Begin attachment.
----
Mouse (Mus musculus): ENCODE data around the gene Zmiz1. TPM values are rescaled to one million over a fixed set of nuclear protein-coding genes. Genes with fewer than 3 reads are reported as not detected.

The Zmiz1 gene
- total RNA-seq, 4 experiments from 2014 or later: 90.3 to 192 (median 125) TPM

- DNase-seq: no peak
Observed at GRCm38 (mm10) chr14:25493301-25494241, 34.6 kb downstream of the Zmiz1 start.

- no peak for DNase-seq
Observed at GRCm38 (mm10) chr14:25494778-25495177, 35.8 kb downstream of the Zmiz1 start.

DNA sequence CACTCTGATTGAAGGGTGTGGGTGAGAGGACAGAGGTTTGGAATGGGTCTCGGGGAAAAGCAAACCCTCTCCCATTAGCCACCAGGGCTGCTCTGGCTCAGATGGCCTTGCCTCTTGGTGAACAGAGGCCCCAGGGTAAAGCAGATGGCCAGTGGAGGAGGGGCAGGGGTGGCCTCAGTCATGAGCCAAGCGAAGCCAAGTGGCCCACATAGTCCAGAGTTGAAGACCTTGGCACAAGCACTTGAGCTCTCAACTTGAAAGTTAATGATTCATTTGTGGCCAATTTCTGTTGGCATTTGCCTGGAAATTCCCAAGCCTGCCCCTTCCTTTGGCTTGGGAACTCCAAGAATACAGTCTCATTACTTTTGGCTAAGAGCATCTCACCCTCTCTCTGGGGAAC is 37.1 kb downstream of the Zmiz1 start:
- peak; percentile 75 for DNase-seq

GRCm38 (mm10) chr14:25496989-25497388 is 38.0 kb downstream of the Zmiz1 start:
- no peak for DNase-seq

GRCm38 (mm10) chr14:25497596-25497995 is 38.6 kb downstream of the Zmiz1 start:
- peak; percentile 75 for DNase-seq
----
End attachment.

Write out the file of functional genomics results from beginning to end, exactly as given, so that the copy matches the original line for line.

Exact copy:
Mouse (Mus musculus): ENCODE data around the gene Zmiz1. TPM values are rescaled to one million over a fixed set of nuclear protein-coding genes. Genes with fewer than 3 reads are reported as not detected.

The Zmiz1 gene
- total RNA-seq, 4 experiments from 2014 or later: 90.3 to 192 (median 125) TPM

- DNase-seq: no peak
Observed at GRCm38 (mm10) chr14:25493301-25494241, 34.6 kb downstream of the Zmiz1 start.

- no peak for DNase-seq
Observed at GRCm38 (mm10) chr14:25494778-25495177, 35.8 kb downstream of the Zmiz1 start.

DNA sequence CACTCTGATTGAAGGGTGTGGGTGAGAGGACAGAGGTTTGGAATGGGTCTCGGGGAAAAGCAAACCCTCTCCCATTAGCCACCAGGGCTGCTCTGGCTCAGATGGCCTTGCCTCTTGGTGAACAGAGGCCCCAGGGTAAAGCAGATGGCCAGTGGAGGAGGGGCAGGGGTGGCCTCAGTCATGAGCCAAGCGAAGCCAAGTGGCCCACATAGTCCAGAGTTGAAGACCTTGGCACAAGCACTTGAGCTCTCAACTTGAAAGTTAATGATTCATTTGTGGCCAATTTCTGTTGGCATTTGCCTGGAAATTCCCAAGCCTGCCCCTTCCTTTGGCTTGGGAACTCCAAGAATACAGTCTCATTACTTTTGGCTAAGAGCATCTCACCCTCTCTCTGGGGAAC is 37.1 kb downstream of the Zmiz1 start:
- peak; percentile 75 for DNase-seq

GRCm38 (mm10) chr14:25496989-25497388 is 38.0 kb downstream of the Zmiz1 start:
- no peak for DNase-seq

GRCm38 (mm10) chr14:25497596-25497995 is 38.6 kb downstream of the Zmiz1 start:
- peak; percentile 75 for DNase-seq